Could 4-Phenylbutyric (4-PBA) Treat Severe Inflammatory Responses to COVID-19? Spanish Investigators Think So

Could 4-Phenylbutyric (4-PBA) Treat Severe Inflammatory Responses to COVID-19 Spanish Investigators Think So

A research team led from the University of Malaga (UMA) and the Andalusian Center for Nanomedicine and Biotechnology (BIONAND) identified 4-phenylbutyric acid or 4-PBA as a potential candidate to target what are identified as severe consequences associated with COVID-19, including inflammatory and immune challenges. By employing animal models in preclinical research, the research team assessed how 4-PBA controls the inflammatory reactions generated in severe cases of COVID-19.

With results recently published in the journal Cytokine and Growth Factors Review, the Spanish and California-based researchers center their attention on the need to control the cytokine storm, that dangerous event or series of events when COVID-19 triggers uncontrolled and disproportionate release of cytokines, that is, those molecules charged with organizing the body’s own defense.

The Drug

Around since the 1980s for the treatment of urea cycle disorders, 4-PBA directly can inhibit or reduce the impact of folded or aggregated proteins and critically has been known to directly reduce the inflammatory impact of a number of diseases and disorders, from cardiovascular and pulmonary disease to a number of other conditions, such as liver failure.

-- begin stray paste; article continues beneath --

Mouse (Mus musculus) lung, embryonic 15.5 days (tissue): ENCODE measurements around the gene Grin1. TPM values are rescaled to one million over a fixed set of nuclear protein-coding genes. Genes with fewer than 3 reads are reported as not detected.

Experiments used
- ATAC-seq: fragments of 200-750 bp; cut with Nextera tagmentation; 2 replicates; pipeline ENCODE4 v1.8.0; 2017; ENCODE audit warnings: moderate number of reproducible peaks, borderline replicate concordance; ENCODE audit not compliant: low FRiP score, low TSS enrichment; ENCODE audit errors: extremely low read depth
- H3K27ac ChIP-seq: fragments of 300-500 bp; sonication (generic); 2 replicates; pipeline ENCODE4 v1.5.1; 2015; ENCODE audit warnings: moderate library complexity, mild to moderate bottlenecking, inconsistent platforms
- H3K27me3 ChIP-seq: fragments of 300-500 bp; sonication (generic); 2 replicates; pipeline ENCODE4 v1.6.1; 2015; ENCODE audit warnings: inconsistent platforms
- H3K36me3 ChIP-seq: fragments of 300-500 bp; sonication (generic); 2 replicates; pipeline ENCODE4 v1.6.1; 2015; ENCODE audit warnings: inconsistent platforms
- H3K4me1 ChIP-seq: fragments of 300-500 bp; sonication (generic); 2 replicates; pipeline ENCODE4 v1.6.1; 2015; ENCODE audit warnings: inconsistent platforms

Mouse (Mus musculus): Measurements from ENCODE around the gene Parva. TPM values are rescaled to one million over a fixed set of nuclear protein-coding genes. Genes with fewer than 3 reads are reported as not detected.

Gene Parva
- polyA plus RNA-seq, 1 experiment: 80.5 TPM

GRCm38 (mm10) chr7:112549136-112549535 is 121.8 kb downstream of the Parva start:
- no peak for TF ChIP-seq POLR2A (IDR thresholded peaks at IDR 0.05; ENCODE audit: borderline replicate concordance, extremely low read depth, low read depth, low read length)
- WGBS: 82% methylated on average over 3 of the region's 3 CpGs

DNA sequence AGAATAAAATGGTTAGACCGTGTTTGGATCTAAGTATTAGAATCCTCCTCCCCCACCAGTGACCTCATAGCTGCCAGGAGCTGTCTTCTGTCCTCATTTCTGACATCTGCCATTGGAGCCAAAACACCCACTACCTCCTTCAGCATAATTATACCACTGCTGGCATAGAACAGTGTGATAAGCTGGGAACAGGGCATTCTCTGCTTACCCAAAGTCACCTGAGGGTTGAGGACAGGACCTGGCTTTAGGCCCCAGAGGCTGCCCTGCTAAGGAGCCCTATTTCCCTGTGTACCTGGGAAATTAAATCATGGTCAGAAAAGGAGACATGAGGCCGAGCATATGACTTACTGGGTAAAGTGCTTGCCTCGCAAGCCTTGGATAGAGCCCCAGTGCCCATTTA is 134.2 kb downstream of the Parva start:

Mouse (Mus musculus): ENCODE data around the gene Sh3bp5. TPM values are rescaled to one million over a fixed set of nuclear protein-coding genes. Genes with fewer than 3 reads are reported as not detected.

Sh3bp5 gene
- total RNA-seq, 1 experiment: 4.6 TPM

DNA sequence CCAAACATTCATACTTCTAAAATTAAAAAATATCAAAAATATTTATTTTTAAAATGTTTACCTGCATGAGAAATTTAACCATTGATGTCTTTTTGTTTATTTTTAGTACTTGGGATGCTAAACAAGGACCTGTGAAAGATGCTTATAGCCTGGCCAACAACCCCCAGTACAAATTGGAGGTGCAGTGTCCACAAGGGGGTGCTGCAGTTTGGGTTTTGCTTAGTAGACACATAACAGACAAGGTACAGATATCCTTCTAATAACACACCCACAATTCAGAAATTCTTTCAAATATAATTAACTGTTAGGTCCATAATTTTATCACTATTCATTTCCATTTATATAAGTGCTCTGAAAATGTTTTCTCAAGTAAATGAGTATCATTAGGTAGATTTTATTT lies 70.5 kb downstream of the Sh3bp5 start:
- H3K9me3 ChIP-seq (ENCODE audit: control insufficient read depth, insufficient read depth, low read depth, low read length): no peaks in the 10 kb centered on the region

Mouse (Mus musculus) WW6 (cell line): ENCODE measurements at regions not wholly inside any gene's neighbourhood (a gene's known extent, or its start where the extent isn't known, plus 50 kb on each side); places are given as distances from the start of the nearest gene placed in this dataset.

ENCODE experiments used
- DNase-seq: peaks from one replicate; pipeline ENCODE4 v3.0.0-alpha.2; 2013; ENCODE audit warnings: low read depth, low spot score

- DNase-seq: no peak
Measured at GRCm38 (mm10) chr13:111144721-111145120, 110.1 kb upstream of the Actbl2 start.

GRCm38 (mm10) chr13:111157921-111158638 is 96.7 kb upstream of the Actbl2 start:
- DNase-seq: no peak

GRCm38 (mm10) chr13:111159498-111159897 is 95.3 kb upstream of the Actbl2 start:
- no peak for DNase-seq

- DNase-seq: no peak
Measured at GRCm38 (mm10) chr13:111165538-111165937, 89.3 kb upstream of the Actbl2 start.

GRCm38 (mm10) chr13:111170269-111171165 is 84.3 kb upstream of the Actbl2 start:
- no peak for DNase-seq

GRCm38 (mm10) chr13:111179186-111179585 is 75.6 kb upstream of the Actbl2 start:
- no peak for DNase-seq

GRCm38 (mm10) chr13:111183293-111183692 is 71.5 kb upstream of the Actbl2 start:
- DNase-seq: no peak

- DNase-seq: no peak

An anti-stress treatment, the study team has the repurposing of 4-PBA in their strategic imperative. Approved by regulators already, 4-PBA could possibly modulate stress and apply to other conditions as well.

Research

Led by Dr. Ivan Duran and Dr. Fabiana Csukasi, researchers will continue to investigate how and why 4-PBA controls inflammatory reactions associated with SARS-CoV-2. Dr. Ivan Duran reports that, “Our preliminary results conducted on animal models have demonstrated that 4-PBA fully curbs mortality caused by respiratory failure derived from cellular stress.”

The team has reported that their initial research reveals that the endoplasmic reticulum resident protein called “BiP” (Binding Immunoglobulin Protein), a stress blood marker, also indicates cellular stress situations.

Funding

This preliminary research was funded by the COVID-19 Fund of the Government of Andalusia, including an initial endowment of €90,000 with the possibility of renewal in three years.

Lead Research/Investigators

Ivan Duran, Orthopaedic Surgery, UCLA

Fabiana Csukasi, Department of Orthopaedic Surgery, UCLA

Gustavo Rico, Department of Cell Biology, Genetics and Physiology, Faculty of Sciences, University of Malaga, IBIMA, Spain

Jose Becerra, Department of Cell Biology, Genetics and Physiology, Faculty of Sciences, University of Malaga, IBIMA, Spain